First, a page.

When these skills were taught using these instructional strategies, a range of communication partners were able to modify their interaction patterns to better support individuals using AAC.  Evidence like this can help us advocate for dedicated staff training time in our workplaces, like after-school sessions with paraprofessionals and teachers. Make it your mantra: partner training is a communication intervention!

If you’re interested in the specific variables analyzed across the studies, check out the coding manual here. For more on this topic, check out our 2016 review of three more studies of communication partner training.


Kent-Walsh, J., Murza, K.A., Malani, M.D., & Binger, C. (2015) Effects of communication partner instruction on the communication of individuals using AAC: A meta-analysis. Augmentative and Alternative Communication, 31  271-284. doi: 10.3109/07434618.2015.1052153.

Predicting resolution of speech sound errors

Producing speech sound errors early in development is normal. Many children make errors in the preschool years that they simply grow out of in early elementary school. However, some kids don’t grow out of their errors. These are the kids that need speech–language pathologists’ attention, but how do we know which kids these are?

This study aimed to answer exactly that question—which kids just need time, and which kids need speech therapy? They examined 93 children at age four (all “identified as speech impaired” with the GFTA-2 or DEAP), categorized the children’s error types, then looked again at age seven, and found the following:

  • Total number of errors didn’t predict spontaneous resolution of SSD.
  • Type of errors, however did! Kids with speech sound errors best described as “phonologically delayed” (that is, those who use error patterns consistent with younger children, e.g. stopping or cluster reduction) were nearly twice as likely to spontaneously resolve as kids with speech sound errors best described as “atypical” (e.g. backing or initial consonant deletion). The kids who made the fewest atypical errors were most likely to improve over time.

What does this mean for SLPs? First, looking at the types of errors kids make may make more sense than counting the number of consonants errors. This may aid us in predicting who is more or less likely to grow out of their speech errors!


But, then what to do? Should we prioritize services for children with atypical errors, and wait it out for kids with more typical error patterns? Ehhh…. not so fast. First, we have to be cautious making decisions that apply to entire caseloads or entire school districts (as many of our supervisors want so badly to do!) To think on this, we also need to look more closely at the actual percentages, here: The authors state, “67% of phonologically delayed children had resolved by seven years (of age) compared to 35% of children making atypical speech errors.” So… if 67% of phonologically delayed children resolve, that’s great—but what about the 33% who don’t? Even though the authors have some nice data, here, categorizing kids this way clearly isn’t a perfect predictor of the future. There may be slightly better methods that are even more predictive than what was done in the current study (yay for more science!). Also—resolution of speech sound errors isn’t all that matters, here, when kids with phonological delay may be experiencing other difficulties as well (e.g. literacy). Clearly more data and more discussions are needed, before we attempt to make widespread procedural decisions. But this is a really good start!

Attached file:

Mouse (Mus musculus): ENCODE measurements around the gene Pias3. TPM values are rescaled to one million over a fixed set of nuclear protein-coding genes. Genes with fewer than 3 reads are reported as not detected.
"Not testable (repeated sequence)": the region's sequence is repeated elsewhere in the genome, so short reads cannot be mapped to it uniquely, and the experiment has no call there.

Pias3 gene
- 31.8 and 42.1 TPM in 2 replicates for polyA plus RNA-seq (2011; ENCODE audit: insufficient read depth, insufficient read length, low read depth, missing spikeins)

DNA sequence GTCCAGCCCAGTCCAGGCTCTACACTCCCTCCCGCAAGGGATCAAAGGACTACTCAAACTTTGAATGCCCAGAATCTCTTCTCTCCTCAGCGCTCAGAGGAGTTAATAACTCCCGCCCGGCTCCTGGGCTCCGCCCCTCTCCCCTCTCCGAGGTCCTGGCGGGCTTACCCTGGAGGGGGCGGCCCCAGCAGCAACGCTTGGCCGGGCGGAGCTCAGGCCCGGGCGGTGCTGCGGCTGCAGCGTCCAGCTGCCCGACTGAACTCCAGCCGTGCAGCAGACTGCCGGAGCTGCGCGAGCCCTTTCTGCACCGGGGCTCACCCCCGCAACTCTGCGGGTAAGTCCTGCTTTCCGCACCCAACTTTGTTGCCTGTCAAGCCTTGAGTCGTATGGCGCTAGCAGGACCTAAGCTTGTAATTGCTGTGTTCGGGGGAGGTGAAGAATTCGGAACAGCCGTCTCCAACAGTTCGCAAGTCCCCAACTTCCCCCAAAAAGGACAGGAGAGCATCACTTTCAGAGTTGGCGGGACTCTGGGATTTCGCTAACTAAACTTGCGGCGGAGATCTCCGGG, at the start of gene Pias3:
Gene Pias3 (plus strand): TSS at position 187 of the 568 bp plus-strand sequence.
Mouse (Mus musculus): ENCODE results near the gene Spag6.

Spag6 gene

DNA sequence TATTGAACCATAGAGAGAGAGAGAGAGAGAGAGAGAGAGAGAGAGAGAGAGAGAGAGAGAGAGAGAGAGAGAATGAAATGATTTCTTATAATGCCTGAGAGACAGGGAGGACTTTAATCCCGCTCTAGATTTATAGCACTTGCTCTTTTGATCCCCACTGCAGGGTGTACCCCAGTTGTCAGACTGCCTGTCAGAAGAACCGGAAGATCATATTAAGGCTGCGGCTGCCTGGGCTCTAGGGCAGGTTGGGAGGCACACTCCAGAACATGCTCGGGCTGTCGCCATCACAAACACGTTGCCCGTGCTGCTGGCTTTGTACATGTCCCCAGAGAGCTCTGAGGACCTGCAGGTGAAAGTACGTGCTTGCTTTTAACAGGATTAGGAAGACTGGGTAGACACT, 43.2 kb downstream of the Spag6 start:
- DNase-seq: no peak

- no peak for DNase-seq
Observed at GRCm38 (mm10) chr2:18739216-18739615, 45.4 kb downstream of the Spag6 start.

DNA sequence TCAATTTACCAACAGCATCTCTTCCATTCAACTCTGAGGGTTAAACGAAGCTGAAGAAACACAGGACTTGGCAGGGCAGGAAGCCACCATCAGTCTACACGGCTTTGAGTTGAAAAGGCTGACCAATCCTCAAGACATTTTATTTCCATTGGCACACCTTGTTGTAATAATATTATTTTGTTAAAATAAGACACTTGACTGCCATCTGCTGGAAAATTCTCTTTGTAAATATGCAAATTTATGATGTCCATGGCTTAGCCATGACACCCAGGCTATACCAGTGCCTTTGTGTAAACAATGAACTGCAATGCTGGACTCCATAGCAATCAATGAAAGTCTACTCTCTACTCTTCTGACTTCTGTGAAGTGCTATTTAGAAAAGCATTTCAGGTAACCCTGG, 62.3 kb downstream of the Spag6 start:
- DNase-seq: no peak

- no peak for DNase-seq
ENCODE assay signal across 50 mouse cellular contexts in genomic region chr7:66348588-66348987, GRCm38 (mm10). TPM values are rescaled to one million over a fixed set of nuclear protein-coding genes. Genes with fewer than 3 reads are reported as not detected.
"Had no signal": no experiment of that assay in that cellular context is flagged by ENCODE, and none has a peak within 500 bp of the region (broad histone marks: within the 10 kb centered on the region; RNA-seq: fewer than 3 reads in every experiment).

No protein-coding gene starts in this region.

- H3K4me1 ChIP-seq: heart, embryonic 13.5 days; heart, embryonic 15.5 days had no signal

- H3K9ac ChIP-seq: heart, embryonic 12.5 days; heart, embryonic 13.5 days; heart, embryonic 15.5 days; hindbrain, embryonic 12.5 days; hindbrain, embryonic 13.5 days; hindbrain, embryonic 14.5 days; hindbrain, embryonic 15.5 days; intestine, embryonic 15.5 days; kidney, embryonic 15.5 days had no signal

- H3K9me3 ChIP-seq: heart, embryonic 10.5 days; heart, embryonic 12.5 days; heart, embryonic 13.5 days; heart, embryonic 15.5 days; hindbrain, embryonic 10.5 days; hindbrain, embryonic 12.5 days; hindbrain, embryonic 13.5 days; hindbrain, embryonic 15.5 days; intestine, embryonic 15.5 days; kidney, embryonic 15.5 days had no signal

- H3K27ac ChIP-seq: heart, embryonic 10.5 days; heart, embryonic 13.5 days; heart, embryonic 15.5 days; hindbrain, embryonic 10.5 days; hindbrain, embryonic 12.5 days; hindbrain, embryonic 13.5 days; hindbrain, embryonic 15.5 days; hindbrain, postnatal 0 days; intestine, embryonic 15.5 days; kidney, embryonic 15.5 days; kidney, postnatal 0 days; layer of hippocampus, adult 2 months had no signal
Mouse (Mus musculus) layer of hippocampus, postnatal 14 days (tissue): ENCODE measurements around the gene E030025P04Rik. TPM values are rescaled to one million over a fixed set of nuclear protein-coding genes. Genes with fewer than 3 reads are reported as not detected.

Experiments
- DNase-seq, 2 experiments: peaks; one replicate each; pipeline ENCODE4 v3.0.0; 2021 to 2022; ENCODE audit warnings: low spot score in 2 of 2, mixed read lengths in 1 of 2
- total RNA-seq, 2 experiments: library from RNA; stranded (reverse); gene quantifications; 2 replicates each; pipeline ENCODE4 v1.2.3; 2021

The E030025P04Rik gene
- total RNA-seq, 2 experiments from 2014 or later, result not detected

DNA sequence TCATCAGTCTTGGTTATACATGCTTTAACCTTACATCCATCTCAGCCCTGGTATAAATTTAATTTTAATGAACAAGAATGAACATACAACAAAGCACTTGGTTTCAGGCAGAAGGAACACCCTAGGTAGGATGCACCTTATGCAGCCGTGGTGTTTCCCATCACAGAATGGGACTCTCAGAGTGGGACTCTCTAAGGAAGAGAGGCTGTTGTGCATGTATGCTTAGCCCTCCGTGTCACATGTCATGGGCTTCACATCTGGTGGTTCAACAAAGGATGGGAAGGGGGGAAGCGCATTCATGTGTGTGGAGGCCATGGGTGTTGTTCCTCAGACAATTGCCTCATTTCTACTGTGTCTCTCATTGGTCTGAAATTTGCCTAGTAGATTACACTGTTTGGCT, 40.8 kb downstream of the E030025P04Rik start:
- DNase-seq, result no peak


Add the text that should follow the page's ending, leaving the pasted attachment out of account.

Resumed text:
Oh, and BTW—are you looking for research to justify working on speech sound errors at a young age, or single speech sound errors, because you have administrators who think the “speech kids” don’t need your attention? In the background of this paper, they review research on why we shouldn’t be framing this as just an articulation problem—“Children’s school achievement is often adversely affected (Hayiou-Thomas et al., 2016) as are their peer relationships, due to social, emotional and behavioral difficulties (Murphy et al., 2014). Persistent impairment in adolescence affects literacy, mental health and employment (Law et al., 2017).” You can get some real gems from this background of this paper!


Dodd, B., Ttofari-Eecen, K., Brommeyer, K., Ng, K., Reilly, S., Morgan, A. (2017). Delayed and disordered development of articulation and phonology between four and seven years. Child Language Teaching and Therapy. Advance online publication. doi: 10.1177/0265659017735958.

Throwback Pub (2015): Intervention on the playground—engaging children with autism with their peers

Searching for time in the day to work on engaging children with ASD with their peers? Look no further than recess! Kretzman, Shih, and Kasari developed Remaking Recess, an intervention designed to teach adults how to engage children with ASD during lunch and recess.

The researchers taught 35 school playground staff at four schools (one-on-one aides, classroom aides, playground aides) strategies to promote engagement among 24 children with ASD and their peers. The intervention included teaching the paraprofessionals about:

  1. the relationship between peer engagement and social development,
  2. strategies to use to improve peer engagement, and
  3. how to identify activities that could be added to recess to maximize peer engagement.

NOTE: The sequence and content of the Remaking Recess training protocol is outlined in Table 2 of the paper.


What were the findings? After receiving the Remaking Recess training, the paraprofessionals demonstrated a significant increase in their use of the strategies AND the children with ASD (in grades 1–5) were rated as more engaged with their peers on the playground.

This school-wide intervention shows promise for facilitating meaningful and generalizable engagement in children with ASD in elementary school, but not without a few caveats. First, the children in the study were fully included in the general education curriculum. Adaptations may need to be made for children with ASD who are not included in the general education curriculum because they may have different needs. Second, the paraprofessionals’ responsiveness and strategy use did not carry over at the 10-week follow up point. The authors stress the importance of assessing paraprofessionals’ buy-in and motivation. As SLPs, we have knowledge and skills needed to support peer engagement, and to teach others about how to facilitate engagement inside and outside the classroom. However, we need to draw upon best practices for collaboration to make adult-mediated interventions like this one as successful as possible.